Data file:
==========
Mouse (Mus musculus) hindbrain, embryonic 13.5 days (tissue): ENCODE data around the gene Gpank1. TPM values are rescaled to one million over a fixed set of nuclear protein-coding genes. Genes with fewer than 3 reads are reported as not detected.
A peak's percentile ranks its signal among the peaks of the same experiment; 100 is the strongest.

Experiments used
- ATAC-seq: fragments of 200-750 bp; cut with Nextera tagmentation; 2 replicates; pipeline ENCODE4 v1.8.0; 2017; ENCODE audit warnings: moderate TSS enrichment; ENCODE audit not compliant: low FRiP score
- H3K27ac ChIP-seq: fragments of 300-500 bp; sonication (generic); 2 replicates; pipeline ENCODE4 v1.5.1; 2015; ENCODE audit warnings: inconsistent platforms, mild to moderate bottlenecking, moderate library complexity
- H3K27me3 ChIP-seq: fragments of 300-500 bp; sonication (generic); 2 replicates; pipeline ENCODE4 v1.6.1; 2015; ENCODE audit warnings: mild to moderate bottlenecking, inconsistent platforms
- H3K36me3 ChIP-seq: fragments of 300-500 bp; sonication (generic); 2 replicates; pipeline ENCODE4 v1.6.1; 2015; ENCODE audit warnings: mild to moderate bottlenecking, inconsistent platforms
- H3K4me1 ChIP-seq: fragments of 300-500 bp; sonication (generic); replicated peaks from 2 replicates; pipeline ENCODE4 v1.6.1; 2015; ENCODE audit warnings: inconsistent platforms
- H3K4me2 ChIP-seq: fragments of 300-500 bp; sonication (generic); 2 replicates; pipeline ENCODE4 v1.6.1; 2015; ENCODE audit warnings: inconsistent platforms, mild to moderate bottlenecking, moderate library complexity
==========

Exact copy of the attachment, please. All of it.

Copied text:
Mouse (Mus musculus) hindbrain, embryonic 13.5 days (tissue): ENCODE data around the gene Gpank1. TPM values are rescaled to one million over a fixed set of nuclear protein-coding genes. Genes with fewer than 3 reads are reported as not detected.
A peak's percentile ranks its signal among the peaks of the same experiment; 100 is the strongest.

Experiments used
- ATAC-seq: fragments of 200-750 bp; cut with Nextera tagmentation; 2 replicates; pipeline ENCODE4 v1.8.0; 2017; ENCODE audit warnings: moderate TSS enrichment; ENCODE audit not compliant: low FRiP score
- H3K27ac ChIP-seq: fragments of 300-500 bp; sonication (generic); 2 replicates; pipeline ENCODE4 v1.5.1; 2015; ENCODE audit warnings: inconsistent platforms, mild to moderate bottlenecking, moderate library complexity
- H3K27me3 ChIP-seq: fragments of 300-500 bp; sonication (generic); 2 replicates; pipeline ENCODE4 v1.6.1; 2015; ENCODE audit warnings: mild to moderate bottlenecking, inconsistent platforms
- H3K36me3 ChIP-seq: fragments of 300-500 bp; sonication (generic); 2 replicates; pipeline ENCODE4 v1.6.1; 2015; ENCODE audit warnings: mild to moderate bottlenecking, inconsistent platforms
- H3K4me1 ChIP-seq: fragments of 300-500 bp; sonication (generic); replicated peaks from 2 replicates; pipeline ENCODE4 v1.6.1; 2015; ENCODE audit warnings: inconsistent platforms
- H3K4me2 ChIP-seq: fragments of 300-500 bp; sonication (generic); 2 replicates; pipeline ENCODE4 v1.6.1; 2015; ENCODE audit warnings: inconsistent platforms, mild to moderate bottlenecking, moderate library complexity